Confessions: Random Thoughts on Thread and How to Make Your Quilter Love You

I should also add to that it's not only how to make your quilter love you, but how to avoid making your quilter cuss you out under their breath. But back to that in a minute.

I'm enjoying this little series and it seems you are too. Thank you again for the kind comments and emails. That's actually kinda how I got today's topic.

I actually got my other threads in that I ordered and updated my cubby. It's all pretty much the same, but I think I have a bit more of a well-rounded rainbow now. The new threads are the three the arrows are pointing to.

One of the questions or comments was what brand everyone was using. That was not why I wrote that post but I should note that what works in my machine may not work in yours. And what works in your machine may not work in mine. Threads are goofy like that. Seriously if you are having all sorts of issues with a project and it's a new thread you're trying, it may just be the thread.

I honestly found this thread, found I can use it for just about everything I need thread for (about 90% of what I do) and I quit looking. I'm sure there's other brands that would work and other colors to try, but this is what works for me and I like it simple. Don't fix what ain't broken. Plus you could spend a small fortune trying each and every thread available out there. It may not be the best solution, but it's what works for me.

So onto today's random thoughts on thread. These aren't anything hard or complex, but they're so simple they get overlooked and can drive long arm quilters insane.

The main reason we got on this topic was another quilter commenting about piecing threads. Specifically contrasting threads (her version was white thread with navy fabric). Please don't use super contrasting threads when piecing if you can help it. Sometimes you have to use what you have, like say in a scrappy quilt. You've got every color from white to black and everything in between - use what you can. My choice is a light tan/off white for most of my piecing.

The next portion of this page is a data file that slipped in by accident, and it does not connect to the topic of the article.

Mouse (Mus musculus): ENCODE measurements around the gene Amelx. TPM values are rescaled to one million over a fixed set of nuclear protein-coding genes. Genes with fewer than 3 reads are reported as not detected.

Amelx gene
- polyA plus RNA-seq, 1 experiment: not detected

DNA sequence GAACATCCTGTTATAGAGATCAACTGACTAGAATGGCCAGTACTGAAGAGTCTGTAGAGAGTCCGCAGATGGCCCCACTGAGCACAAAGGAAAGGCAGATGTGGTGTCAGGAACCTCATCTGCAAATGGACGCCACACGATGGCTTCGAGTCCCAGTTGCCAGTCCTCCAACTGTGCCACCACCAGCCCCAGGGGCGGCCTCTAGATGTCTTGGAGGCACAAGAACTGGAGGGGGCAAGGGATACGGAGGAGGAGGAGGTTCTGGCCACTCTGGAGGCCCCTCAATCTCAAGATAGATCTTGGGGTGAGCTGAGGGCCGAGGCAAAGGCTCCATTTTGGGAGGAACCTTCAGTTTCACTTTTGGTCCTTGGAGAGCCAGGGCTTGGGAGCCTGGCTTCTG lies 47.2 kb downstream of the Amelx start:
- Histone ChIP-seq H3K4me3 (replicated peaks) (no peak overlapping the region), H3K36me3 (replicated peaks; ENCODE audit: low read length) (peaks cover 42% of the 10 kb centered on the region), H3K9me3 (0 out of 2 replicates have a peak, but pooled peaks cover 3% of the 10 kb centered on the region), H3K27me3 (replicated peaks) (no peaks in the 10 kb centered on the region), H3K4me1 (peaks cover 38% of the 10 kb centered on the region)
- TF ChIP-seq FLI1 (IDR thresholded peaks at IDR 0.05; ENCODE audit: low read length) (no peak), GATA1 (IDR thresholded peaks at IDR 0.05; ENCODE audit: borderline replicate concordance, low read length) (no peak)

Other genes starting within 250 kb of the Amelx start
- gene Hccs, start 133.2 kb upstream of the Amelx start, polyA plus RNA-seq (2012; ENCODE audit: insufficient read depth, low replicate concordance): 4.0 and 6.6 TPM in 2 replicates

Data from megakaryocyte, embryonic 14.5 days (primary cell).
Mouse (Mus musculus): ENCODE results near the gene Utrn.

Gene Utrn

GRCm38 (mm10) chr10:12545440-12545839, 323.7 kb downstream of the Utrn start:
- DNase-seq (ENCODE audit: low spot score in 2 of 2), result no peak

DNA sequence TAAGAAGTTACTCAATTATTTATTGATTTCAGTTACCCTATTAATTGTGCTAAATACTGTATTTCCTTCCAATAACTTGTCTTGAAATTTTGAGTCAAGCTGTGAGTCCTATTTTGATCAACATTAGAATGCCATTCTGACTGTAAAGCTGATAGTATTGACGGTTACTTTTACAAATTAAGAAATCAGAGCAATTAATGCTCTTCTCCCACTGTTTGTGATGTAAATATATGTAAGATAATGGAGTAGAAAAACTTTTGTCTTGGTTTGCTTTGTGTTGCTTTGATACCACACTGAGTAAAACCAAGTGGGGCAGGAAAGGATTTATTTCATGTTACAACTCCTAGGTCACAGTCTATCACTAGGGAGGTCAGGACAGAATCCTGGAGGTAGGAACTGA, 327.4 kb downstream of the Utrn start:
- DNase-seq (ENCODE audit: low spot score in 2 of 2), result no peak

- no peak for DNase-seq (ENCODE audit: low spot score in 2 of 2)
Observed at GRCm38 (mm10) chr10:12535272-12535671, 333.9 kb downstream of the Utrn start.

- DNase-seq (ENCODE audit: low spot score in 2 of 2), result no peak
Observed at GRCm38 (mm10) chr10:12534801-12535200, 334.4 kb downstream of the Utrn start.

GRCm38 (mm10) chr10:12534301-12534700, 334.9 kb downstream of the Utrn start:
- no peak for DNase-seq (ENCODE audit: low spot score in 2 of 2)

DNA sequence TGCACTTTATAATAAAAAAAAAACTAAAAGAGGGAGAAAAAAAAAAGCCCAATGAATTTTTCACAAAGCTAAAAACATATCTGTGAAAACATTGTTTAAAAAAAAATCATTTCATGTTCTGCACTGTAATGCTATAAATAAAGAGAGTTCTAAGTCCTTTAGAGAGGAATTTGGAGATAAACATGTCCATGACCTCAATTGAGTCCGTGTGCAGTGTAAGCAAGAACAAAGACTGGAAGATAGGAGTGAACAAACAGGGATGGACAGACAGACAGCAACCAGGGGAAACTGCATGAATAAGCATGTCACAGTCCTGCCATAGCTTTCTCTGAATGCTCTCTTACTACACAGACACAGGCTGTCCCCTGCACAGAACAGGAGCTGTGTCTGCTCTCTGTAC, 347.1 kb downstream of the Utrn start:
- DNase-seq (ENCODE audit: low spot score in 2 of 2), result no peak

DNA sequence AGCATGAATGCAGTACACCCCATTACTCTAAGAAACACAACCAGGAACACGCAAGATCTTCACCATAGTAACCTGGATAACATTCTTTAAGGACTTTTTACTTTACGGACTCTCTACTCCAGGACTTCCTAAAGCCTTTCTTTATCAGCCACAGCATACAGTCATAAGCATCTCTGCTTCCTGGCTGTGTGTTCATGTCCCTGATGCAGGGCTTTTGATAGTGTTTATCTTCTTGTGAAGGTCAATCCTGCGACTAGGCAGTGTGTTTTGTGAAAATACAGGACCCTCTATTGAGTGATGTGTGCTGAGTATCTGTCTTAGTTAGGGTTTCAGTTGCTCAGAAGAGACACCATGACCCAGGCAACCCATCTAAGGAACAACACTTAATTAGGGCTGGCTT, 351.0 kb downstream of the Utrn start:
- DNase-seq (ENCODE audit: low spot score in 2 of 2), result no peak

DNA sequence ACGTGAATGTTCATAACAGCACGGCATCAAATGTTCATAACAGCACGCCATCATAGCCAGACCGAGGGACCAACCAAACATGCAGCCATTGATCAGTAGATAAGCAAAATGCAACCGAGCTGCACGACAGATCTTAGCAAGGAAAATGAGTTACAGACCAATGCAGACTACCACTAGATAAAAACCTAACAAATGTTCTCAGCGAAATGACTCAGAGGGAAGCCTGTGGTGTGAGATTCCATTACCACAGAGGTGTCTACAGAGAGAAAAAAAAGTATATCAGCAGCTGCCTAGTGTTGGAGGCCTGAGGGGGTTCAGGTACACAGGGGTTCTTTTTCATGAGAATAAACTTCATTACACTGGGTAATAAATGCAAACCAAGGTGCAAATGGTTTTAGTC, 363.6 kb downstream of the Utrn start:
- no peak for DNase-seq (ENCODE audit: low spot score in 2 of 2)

But if you're piecing all dark fabrics together, use a gray or a brown or a darker thread. Granted your stitches aren't supposed to show from the front of the quilt, but it happens and it stands out when the thread doesn't match. It doesn't take much pull for threads to show sometimes.

Now, I'm guilty of this when I'm piecing bindings together or border pieces, but I'm usually on a tight deadline and don't honestly have the time to switch my threads every time. That's why I stick with a light tan. It works both ways. It's not too dark and not too light. It's like the Goldilocks of thread.

The alternate fiasco what happens if your threads are too dark (say black thread with white fabrics), it'll look like there is a pencil line or a chalk line (if you used a colored thread like red) that won't go away. This one shows up in the quilts I finish a lot and sadly it's just a seam or two on a really pretty intricate quilt that must've taken forever to piece and the only thing I can stare at is that unruly thread in the one seam. It's usually in a border or some really big area that makes it stand out even more.

Your safest colors to piece with are in the white to tan to gray tones. Keep it neutral and keep a small variety so you have what you need for anything that you may be working on.